In an increasingly global world, businesses are expanding their operations internationally - meaning they are looking to find the best ways to pay suppliers abroad and receive payments from overseas clients.
Starling Bank offers an online business account that lets you send money to bank accounts in 38 countries¹, as well as free domestic transfers.
This article will take a closer look at some of the fees involved in sending payments internationally with a Starling business account.
|Get better exchange rates and cheaper international transfers with Wise for business|
Can I make international payments with Starling bank? The good news is that if you have an account, or you get the Starling app and sign up there, you can start sending payments overseas reasonably quickly. You can send money in 20 currencies¹.
You have a couple of different options, depending how quickly you want the payment to arrive. Use Priority Delivery with SWIFT and you can send a direct bank-to-bank payment. It's faster than the usual 2 - 5 working days transfer time, but it also comes at an extra cost.
The other option with Starling is a low cost payment. This has a lower transfer fee, but it can take longer (depending on the currency) - as the payment goes through a local partner.
Luckily, you have alternatives like Wise that is both fast and cheap.
But, how does Starling stack up with money transfer specialists like Wise when it comes to fees? Let’s take a look at how much it would cost to send £1,000 GBP to Europe (EUR) using Starling’s SWIFT payment option, and the quick and secure global transfer service from Wise.
|Fee type||Starling Bank¹||Wise²|
|Currency conversion fee||0.4%||0|
|Total GBP converted||£990.50||£996.31|
Can you receive international payments with Starling Bank, and if so - how much does it cost?
As a business bank account customer with Starling, you can receive payments from other countries. However, there are some limitations when it comes to currency. At present, you can only receive payments in either EUR or GBP³. If you’re invoicing an overseas country, they’ll need to pay you in one of these two currencies - no others will be accepted into your Starling account.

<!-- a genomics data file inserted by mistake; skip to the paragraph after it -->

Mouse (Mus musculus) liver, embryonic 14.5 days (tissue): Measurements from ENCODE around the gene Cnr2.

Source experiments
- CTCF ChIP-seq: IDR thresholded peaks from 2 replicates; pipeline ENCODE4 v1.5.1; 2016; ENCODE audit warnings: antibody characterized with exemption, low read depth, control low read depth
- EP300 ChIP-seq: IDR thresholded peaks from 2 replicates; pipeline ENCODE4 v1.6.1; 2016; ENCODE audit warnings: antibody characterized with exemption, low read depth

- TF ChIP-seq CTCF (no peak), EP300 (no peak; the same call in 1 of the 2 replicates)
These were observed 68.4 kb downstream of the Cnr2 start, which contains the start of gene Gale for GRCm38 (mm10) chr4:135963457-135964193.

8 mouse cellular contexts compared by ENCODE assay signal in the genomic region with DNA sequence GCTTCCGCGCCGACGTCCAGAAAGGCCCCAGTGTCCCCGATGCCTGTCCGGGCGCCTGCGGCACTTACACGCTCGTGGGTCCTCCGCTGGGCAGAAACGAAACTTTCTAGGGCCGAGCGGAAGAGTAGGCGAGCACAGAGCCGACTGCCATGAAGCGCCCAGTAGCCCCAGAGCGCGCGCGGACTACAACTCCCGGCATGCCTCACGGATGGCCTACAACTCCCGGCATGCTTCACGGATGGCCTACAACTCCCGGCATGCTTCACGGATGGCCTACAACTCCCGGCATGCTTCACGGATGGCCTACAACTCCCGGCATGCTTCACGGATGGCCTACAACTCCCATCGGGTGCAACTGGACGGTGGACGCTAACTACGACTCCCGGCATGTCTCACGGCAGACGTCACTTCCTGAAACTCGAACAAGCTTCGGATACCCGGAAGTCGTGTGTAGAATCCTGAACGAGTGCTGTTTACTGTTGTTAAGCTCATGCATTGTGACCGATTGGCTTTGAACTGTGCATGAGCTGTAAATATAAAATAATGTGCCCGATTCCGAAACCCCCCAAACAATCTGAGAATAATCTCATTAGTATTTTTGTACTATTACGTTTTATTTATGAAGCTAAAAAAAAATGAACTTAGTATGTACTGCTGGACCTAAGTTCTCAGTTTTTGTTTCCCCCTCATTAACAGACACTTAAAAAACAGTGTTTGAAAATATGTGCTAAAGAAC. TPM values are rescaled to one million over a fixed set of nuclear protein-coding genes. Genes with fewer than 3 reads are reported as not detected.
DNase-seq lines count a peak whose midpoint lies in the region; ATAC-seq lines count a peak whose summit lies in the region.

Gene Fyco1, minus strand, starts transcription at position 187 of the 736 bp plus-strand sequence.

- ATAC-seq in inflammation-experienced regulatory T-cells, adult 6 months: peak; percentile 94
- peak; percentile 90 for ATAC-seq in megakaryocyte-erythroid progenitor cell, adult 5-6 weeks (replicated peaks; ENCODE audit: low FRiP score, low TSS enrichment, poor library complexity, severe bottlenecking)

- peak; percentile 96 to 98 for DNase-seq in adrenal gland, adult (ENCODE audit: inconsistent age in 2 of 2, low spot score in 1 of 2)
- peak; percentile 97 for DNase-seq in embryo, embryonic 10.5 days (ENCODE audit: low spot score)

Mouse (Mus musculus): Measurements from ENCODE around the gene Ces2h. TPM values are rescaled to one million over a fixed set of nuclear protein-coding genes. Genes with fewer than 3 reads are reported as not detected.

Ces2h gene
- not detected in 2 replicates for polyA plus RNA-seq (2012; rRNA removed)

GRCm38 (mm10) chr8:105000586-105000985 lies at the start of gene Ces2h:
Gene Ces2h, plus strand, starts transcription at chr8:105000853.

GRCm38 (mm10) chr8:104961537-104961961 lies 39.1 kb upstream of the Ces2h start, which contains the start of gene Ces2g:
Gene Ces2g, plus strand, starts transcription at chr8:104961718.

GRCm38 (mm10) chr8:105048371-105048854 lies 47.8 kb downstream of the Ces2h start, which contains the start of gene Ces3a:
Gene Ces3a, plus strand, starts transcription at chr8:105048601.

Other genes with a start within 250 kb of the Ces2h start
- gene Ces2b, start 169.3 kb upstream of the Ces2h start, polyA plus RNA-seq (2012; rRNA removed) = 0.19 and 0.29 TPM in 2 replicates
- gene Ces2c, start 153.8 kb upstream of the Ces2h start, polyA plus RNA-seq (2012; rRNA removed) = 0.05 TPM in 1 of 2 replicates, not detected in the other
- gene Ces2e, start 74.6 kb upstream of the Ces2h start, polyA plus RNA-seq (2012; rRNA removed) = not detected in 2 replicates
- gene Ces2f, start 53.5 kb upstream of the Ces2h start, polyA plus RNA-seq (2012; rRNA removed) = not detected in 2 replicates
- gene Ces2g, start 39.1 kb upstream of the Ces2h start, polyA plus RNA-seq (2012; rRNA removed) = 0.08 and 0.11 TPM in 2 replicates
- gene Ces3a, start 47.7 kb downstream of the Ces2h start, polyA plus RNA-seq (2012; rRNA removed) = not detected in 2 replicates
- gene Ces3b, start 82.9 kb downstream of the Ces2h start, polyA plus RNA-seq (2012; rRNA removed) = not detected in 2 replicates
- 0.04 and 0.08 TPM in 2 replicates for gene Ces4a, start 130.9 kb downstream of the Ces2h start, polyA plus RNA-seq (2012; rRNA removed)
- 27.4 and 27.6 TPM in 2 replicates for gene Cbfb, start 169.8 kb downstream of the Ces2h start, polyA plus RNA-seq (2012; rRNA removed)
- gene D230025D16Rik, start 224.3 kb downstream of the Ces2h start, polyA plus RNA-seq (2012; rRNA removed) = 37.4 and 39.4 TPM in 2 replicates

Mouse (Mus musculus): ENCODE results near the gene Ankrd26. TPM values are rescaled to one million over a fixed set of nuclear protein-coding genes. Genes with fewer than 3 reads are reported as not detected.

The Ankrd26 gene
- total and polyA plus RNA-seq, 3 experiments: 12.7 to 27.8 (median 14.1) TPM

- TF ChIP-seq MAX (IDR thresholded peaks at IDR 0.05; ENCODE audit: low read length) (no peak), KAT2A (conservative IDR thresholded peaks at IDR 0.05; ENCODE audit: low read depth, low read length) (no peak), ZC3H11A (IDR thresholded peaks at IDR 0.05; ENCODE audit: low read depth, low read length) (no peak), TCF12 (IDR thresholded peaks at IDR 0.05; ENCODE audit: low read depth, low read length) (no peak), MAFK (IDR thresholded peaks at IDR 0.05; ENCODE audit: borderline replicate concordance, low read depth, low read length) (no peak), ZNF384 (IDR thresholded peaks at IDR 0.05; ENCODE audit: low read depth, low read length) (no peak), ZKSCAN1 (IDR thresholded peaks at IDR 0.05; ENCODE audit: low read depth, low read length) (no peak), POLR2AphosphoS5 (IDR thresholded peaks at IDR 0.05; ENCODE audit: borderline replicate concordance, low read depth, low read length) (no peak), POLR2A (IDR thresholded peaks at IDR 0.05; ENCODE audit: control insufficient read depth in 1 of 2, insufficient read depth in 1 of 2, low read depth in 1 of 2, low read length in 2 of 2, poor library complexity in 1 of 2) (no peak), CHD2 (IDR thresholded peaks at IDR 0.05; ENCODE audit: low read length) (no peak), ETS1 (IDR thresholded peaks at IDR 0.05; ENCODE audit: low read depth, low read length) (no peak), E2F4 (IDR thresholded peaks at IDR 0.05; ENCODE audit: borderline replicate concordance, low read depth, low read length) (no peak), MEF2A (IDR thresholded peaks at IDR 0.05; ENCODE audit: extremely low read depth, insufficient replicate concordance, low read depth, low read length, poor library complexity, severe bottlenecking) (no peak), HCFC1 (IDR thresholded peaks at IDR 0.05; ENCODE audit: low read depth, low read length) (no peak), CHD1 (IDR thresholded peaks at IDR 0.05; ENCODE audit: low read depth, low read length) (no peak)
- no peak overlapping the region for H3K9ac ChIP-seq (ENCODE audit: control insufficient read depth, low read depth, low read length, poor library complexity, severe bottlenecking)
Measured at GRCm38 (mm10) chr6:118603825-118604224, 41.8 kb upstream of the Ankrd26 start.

How much it costs to receive international payments also depends on the currency. It’s free to receive payments in GBP, but a 2% currency conversion fee⁴ will apply when receiving EUR.
Want to receive payments in more currencies? Wise could be the better option, as it lets you receive money in EUR, GBP, AUD, NZD, RON, HUF and SGD² for low to no fees, depending on the currency.
Here’s how Wise compares to Starling Bank when receiving €1,000 EUR:
A Euro or US Dollar account can make it simpler to trade in each of these particular currencies, but it’s still pretty limited. What about businesses that want to trade worldwide, without having to pay complicated fees and open separate accounts?
If you want smooth, seamless business transactions in over 50 currencies, choose Wise. From the one powerful multi-currency Wise Business account, you can receive payments for free, pay invoices in 70+ countries for small fees and with a bank-beating exchange rate. You can even automate batch payments of up to 1,000 at once, and integrate everything into your accounting software.
With Wise, you’ll even get an IBAN and other account details so you can get paid in the local currency.
It’s international banking without the bank, but with the same peace of mind when it comes to security - as Wise is FCA regulated, with end-to-end encryption and sophisticated anti-fraud processes - it's simply one less thing to worry about.
If you’re ready to make your first global payment, here’s what details you need to hand: